Talks over which schools could join the Big 12 continue, and the University of Houston has a case for entry.
Ever since the Big 12 announced in July that it is considering the addition of multiple schools, programs have been lining up their cases. Football facilities figure to be a big part of the equation and, as we noted back in July, the University of Houston has a leg up in that area. Just two years ago, the school debuted the $128 million TDECU Stadium. Across the athletic department, progress continues on revamping facilities, with work set to begin on basketball’s overhauled Fertitta Center.
That, combined with the program’s presence in a large media market and robust football state, has given supporters some hope that a move to the Big 12 could be in the cards for the University of Houston. Berry Tramel at NewsOK wrote about this following the school’s win over the University of Oklahoma on Saturday:
“It certainly was a big game,” said Houston coach Tom Herman. “We told our guys it was a big game. But it’s a big game because we made it that way, because of how we prepared and because of the reputation that we’ve worked very hard to achieve. Not just for our team, but our fanbase. Holy smokes, that was off the charts. That was big-time football. Big-time football.”
When the day was done, Big 12 expansion was more clear than ever. Not crystal clear, not yet, but much more clear.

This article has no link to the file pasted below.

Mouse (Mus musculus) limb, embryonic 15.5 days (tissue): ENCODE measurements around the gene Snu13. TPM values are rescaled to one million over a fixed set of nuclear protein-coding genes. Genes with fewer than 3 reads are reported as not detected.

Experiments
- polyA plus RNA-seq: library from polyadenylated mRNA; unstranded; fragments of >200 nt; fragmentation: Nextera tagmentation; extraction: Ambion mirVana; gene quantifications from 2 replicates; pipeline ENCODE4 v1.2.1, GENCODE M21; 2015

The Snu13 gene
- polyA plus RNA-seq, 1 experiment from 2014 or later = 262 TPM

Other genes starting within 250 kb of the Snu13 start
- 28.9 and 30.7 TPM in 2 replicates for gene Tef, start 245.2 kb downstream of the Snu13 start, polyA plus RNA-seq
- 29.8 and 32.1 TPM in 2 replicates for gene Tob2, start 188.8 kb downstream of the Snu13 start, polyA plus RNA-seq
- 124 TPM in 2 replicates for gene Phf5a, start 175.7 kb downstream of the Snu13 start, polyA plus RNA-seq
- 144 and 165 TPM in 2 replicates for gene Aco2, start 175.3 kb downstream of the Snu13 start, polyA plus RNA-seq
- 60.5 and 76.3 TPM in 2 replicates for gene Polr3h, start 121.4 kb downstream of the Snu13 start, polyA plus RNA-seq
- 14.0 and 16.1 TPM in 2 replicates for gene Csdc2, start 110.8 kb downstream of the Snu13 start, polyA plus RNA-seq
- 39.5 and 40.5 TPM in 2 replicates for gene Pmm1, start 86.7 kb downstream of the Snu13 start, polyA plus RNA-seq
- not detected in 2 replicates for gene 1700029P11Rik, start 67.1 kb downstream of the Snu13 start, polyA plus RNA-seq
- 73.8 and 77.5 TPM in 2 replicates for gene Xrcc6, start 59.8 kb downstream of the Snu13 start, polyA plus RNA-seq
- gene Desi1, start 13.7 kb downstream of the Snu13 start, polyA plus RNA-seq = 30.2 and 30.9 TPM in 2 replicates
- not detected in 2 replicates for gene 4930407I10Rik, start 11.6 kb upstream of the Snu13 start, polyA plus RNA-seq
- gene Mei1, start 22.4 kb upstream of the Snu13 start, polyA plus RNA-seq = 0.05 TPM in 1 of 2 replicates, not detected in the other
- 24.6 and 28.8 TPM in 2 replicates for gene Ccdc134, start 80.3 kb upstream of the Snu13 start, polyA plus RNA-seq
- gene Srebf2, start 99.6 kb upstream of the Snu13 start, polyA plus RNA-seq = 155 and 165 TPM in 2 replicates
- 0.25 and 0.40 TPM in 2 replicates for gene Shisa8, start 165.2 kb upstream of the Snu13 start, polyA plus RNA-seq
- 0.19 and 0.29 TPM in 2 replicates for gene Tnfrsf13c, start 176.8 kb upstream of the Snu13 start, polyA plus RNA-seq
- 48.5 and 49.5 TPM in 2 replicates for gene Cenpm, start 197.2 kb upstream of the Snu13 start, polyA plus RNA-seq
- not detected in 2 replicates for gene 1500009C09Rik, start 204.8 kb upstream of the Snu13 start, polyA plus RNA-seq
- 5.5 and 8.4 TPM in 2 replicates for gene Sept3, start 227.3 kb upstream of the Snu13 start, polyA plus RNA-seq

If the Big 12 needs to prop up its football, if the Big 12 needs a quick fix, a jolt of energy to add depth to a beleaguered product, there is no reason for further discussion. Add Houston and Brigham Young and get about the business of winning football games.
And that really is the Big 12’s current crisis. The Big 12’s football status has slipped. It would be enhanced immediately by BYU and Houston. The former has always played, in Herman’s words, “big-time football.” The latter is doing that now.
Houston is doing what TCU did. Taking care of business without the benefits of major-conference membership. Winning big games. Building a new stadium. Investing in a coach who is a difference-maker (Herman’s salary is $3 million a year). That’s what the Frogs did before the Big 12 invitation.
BYU fits a similar profile as the University of Houston, as it is a prominent school that has already made investments in its facilities. However, there are other schools dangling new or revamped venues. SMU is investing in a new training facility, while Colorado State is gaining notoriety through a new stadium that is set to open next year. Some of those programs might not have the prominence or media market potential of the University of Houston, but for now they are all in the mix for what is a competitive process to join the Big 12.
Image courtesy of the University of Houston Athletics.